What part of “there are over 46 million Americans without healthcare” don’t Catholic bishops in this country get? What part of “there are people who die everyday because they don’t get healthcare” don’t these leaders of one of the country’s major religions comprehend? Doesn’t their concept of the sanctity of human life extend to those who suffer and die because they can’t afford to go to a doctor?
Obviously not. Catholic bishops have been speaking out of late against a government option in the healthcare reform being discussed by President Obama and members of Congress. They apparently think it’s a bad idea because of one reason and one reason alone: Abortions might be part of that government health plan, and healthcare workers who object to these procedures won’t be able to opt out of providing them.
“The bishops want to support health care reform,” Bishop William Murphy, chair of the Domestic Justice and Human Development committee for the U.S. Catholic Conference of Bishops, wrote to Congress. “We have in the past and we always must insist that healthcare reform excludes abortion coverage or any other provisions that threaten the sanctity of life.”
Some bishops have gone beyond the abortion issue and promoted good old American capitalism.
Bishop Walker Nickless of Sioux City, Iowa wrote, “the proper role of government is to regulate the private sector to foster healthy competition and curtail abuses. Therefore any legislation that undermines the viability of the private sector is suspect.” That private sector has left 46 million people uninsured!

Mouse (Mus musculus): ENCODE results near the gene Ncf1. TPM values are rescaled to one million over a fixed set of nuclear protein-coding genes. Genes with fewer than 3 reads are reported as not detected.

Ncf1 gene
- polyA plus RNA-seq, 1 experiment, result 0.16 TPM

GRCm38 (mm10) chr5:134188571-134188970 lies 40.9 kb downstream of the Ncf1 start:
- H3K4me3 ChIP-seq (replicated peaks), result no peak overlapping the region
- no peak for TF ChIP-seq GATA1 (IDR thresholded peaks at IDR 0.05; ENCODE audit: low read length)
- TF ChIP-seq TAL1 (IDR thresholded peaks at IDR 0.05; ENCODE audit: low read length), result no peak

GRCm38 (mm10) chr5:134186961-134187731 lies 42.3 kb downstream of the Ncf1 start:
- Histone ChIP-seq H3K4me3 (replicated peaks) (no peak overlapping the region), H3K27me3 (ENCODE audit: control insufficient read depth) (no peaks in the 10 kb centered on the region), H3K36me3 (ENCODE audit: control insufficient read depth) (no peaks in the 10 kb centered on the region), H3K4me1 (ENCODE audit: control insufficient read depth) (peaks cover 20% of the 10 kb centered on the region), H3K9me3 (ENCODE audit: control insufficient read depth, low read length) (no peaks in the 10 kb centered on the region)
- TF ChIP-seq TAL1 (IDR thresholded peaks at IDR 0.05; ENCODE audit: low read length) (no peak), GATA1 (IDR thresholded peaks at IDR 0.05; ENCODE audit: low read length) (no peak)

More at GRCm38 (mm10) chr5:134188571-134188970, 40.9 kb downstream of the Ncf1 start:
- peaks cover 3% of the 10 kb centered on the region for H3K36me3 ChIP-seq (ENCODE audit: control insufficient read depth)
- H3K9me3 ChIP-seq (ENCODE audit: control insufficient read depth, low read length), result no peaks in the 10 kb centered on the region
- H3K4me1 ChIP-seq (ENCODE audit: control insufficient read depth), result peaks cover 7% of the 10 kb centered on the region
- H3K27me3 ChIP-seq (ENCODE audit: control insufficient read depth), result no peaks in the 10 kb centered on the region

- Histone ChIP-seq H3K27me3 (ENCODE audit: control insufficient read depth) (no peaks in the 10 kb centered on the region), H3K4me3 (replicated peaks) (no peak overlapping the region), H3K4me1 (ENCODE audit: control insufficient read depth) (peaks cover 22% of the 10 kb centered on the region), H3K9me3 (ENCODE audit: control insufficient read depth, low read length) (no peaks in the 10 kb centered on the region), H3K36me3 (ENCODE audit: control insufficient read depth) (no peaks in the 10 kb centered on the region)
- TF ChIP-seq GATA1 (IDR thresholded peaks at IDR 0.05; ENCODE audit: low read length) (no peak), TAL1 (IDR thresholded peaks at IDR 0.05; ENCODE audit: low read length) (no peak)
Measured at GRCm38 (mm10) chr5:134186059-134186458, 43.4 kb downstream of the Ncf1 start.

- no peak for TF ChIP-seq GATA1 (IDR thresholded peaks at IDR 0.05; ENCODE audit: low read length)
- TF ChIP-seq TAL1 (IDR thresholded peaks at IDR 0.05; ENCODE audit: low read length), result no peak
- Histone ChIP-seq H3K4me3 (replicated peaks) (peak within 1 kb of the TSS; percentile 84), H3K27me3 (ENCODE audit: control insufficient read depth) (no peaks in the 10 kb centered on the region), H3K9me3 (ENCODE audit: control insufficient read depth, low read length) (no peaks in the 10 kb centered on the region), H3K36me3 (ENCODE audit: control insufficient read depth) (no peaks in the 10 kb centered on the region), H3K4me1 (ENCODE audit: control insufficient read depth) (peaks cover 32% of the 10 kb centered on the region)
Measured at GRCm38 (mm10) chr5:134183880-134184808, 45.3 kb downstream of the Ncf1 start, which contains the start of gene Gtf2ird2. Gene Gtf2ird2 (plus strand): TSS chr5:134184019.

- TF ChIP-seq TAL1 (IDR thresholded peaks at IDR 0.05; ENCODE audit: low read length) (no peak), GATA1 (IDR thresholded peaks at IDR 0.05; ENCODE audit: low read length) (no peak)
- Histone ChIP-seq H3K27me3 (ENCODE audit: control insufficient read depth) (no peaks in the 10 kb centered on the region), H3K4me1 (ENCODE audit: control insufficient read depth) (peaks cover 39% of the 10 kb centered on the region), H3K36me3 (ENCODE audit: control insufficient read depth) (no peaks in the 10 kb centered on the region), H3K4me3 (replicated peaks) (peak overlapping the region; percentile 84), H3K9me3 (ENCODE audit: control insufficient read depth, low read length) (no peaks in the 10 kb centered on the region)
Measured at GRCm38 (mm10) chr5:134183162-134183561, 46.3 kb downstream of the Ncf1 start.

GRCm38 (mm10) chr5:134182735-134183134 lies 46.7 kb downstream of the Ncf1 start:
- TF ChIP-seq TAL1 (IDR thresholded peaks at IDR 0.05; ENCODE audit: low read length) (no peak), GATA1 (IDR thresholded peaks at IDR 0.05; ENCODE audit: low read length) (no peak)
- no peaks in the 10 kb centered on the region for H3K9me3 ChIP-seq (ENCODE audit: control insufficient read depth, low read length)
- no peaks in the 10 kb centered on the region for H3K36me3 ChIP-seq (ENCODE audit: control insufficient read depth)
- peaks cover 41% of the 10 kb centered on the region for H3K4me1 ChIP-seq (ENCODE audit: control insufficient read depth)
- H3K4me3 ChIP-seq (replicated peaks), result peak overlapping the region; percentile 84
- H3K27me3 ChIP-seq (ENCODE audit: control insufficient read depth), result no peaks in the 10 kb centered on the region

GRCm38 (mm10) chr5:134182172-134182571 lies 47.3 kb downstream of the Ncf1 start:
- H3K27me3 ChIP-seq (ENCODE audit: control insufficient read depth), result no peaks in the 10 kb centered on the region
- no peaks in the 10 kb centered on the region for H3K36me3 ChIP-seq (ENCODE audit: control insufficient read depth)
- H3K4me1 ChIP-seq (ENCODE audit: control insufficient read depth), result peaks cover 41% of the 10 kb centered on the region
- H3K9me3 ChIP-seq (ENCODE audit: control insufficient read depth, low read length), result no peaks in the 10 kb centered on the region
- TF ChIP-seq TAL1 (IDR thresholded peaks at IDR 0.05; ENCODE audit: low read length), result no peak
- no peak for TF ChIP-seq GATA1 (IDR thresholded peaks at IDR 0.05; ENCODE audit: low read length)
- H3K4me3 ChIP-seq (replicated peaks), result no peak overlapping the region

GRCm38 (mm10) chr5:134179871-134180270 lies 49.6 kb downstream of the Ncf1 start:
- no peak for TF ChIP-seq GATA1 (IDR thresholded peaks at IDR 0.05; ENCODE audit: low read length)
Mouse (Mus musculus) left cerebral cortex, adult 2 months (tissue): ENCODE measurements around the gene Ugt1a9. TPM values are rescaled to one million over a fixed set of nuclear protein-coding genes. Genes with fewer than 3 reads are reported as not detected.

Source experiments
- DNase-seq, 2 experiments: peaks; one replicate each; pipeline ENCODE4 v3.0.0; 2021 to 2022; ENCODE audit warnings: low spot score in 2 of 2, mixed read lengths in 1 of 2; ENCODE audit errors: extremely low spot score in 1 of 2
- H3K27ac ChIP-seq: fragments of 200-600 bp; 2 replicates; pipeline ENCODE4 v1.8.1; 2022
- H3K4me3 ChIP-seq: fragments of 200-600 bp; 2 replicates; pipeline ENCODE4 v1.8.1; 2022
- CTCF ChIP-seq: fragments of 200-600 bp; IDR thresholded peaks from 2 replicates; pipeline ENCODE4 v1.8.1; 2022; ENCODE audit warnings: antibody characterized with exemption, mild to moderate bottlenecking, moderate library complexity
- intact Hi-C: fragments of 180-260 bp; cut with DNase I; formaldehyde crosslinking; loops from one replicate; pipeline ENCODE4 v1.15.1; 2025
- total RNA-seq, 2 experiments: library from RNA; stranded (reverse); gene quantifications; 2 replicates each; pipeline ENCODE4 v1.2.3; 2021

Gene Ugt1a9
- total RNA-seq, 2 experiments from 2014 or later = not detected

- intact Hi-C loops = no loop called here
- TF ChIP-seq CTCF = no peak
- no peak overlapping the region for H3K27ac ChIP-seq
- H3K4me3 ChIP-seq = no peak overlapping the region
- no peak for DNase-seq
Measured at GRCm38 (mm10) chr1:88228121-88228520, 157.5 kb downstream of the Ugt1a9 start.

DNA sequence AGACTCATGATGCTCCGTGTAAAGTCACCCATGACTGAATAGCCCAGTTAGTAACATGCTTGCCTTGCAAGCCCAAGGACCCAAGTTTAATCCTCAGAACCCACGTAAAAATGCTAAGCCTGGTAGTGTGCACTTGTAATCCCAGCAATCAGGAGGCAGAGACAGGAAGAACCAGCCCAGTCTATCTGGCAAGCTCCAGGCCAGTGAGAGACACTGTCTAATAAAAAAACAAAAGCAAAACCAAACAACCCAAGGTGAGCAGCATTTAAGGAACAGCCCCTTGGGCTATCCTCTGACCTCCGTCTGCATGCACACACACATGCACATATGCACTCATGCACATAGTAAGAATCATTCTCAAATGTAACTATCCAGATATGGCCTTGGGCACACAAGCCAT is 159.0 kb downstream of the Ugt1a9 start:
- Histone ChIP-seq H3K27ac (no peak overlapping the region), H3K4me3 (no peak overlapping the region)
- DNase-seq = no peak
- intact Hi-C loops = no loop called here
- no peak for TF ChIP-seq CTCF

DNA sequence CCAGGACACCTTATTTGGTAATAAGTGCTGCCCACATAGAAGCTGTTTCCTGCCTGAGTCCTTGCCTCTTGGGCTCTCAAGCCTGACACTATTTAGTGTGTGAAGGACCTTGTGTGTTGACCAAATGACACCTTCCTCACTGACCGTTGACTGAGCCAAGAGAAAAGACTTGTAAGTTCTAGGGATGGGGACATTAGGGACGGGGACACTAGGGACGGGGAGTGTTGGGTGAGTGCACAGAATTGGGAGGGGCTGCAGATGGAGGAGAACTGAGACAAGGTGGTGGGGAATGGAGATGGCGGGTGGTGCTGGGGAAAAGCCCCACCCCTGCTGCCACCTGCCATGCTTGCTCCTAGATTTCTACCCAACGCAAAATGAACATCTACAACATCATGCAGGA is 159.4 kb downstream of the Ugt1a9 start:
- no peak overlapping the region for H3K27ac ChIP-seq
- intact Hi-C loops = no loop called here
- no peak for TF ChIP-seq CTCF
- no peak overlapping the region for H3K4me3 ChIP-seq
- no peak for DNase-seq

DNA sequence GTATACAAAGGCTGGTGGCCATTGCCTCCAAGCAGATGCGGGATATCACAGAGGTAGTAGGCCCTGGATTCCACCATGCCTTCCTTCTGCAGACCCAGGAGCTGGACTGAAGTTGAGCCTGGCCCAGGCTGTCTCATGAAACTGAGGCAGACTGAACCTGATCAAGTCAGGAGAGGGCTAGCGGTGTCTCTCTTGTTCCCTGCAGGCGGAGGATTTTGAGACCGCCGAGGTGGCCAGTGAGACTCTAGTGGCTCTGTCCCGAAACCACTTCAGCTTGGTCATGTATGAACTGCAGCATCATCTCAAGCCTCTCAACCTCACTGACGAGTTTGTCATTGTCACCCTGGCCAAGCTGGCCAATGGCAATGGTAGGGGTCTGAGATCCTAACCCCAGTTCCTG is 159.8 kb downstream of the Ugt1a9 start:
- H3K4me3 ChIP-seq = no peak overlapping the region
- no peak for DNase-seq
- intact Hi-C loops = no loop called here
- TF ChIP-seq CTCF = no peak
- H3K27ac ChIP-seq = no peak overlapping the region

Nickless says that the church “does not teach that healthcare as such, without distinction, is a natural right.” Would he say the same thing about freedom of religion?
Bishop Robert Finn of the Kansas City-St. Joseph diocese went even further into right field: “The right of every individual to access healthcare does not necessarily suppose an obligation on the part of the government to provide it … The teaching of the universal church has never been to suggest a government socialization of medical services.”
If the government doesn’t have the obligation, then who does? Will “Holy Mother Church” shell out the millions needed to cover those without insurance? No way.
Of course, the ironic thing about all of these bishops speaking out so passionately against “socialized medicine” is that they are recipients of it themselves. Who ultimately pays for their health insurance? Parishioners.
Maybe if they had to pay for their own, they’d be singing a different tune.
Tommi Avicolli Mecca is co-editor of Avanti Popolo: Italians Sailing Beyond Columbus, and editor of Smash the Church, Smash the State: The Early Years of Gay Liberation, which has just been nominated for an American Library Association award. His website is www.avicollimecca.com.Filed under: Archive